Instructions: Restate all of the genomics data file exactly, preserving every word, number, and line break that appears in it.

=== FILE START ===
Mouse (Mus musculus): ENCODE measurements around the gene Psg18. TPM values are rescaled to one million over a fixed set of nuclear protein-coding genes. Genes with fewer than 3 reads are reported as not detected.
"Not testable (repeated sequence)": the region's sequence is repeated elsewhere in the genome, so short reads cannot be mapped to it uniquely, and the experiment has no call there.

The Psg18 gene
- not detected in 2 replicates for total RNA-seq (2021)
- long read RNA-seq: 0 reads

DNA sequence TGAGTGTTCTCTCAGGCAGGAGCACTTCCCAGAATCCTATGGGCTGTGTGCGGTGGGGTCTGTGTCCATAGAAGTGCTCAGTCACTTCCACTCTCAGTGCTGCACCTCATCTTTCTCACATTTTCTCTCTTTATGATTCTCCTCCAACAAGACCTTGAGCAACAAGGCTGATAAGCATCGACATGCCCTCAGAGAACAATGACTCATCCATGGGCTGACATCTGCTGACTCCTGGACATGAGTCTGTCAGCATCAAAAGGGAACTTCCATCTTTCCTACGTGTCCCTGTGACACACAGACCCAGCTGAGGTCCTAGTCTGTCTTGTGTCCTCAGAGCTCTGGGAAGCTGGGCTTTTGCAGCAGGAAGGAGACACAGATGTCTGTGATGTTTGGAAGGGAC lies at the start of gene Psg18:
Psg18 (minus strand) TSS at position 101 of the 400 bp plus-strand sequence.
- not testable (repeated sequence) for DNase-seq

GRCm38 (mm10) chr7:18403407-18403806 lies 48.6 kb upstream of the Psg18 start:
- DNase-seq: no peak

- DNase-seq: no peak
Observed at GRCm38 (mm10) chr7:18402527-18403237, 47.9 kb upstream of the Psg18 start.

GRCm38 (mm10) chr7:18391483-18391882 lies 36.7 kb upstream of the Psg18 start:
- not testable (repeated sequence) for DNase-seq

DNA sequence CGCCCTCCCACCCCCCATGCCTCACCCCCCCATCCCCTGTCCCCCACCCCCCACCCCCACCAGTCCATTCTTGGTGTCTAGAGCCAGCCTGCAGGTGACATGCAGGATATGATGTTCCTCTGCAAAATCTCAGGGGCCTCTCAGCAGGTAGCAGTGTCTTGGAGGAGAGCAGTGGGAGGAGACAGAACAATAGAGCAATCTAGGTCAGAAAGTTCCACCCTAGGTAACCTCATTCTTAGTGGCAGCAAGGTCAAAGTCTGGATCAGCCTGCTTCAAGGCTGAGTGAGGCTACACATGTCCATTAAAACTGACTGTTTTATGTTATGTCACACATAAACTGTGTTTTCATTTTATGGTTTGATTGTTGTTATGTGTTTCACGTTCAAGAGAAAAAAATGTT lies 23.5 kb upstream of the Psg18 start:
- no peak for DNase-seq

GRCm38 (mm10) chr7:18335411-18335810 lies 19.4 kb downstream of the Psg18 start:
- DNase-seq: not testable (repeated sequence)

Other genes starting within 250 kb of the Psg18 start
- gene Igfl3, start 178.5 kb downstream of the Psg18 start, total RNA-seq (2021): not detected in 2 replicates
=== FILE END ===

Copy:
Mouse (Mus musculus): ENCODE measurements around the gene Psg18. TPM values are rescaled to one million over a fixed set of nuclear protein-coding genes. Genes with fewer than 3 reads are reported as not detected.
"Not testable (repeated sequence)": the region's sequence is repeated elsewhere in the genome, so short reads cannot be mapped to it uniquely, and the experiment has no call there.

The Psg18 gene
- not detected in 2 replicates for total RNA-seq (2021)
- long read RNA-seq: 0 reads

DNA sequence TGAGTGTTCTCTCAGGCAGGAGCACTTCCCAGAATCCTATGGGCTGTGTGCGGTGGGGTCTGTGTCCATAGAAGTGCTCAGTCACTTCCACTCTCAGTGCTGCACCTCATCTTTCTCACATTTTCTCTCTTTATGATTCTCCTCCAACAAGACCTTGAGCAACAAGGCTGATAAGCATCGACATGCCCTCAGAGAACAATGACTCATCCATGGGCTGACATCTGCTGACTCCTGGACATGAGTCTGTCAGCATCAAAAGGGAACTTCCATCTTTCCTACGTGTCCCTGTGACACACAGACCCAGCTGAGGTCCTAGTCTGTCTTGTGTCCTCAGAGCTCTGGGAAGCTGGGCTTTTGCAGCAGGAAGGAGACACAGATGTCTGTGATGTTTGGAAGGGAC lies at the start of gene Psg18:
Psg18 (minus strand) TSS at position 101 of the 400 bp plus-strand sequence.
- not testable (repeated sequence) for DNase-seq

GRCm38 (mm10) chr7:18403407-18403806 lies 48.6 kb upstream of the Psg18 start:
- DNase-seq: no peak

- DNase-seq: no peak
Observed at GRCm38 (mm10) chr7:18402527-18403237, 47.9 kb upstream of the Psg18 start.

GRCm38 (mm10) chr7:18391483-18391882 lies 36.7 kb upstream of the Psg18 start:
- not testable (repeated sequence) for DNase-seq

DNA sequence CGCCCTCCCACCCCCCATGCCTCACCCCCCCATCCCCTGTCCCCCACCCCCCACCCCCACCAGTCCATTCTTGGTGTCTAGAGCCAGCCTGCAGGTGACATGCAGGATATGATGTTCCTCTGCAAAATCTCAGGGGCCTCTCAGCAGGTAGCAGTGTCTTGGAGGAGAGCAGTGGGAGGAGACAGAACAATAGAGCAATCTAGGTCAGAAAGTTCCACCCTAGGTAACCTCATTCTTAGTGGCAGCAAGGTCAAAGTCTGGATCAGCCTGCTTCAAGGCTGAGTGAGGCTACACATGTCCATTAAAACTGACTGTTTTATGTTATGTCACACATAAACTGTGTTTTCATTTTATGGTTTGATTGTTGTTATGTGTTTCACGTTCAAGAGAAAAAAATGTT lies 23.5 kb upstream of the Psg18 start:
- no peak for DNase-seq

GRCm38 (mm10) chr7:18335411-18335810 lies 19.4 kb downstream of the Psg18 start:
- DNase-seq: not testable (repeated sequence)

Other genes starting within 250 kb of the Psg18 start
- gene Igfl3, start 178.5 kb downstream of the Psg18 start, total RNA-seq (2021): not detected in 2 replicates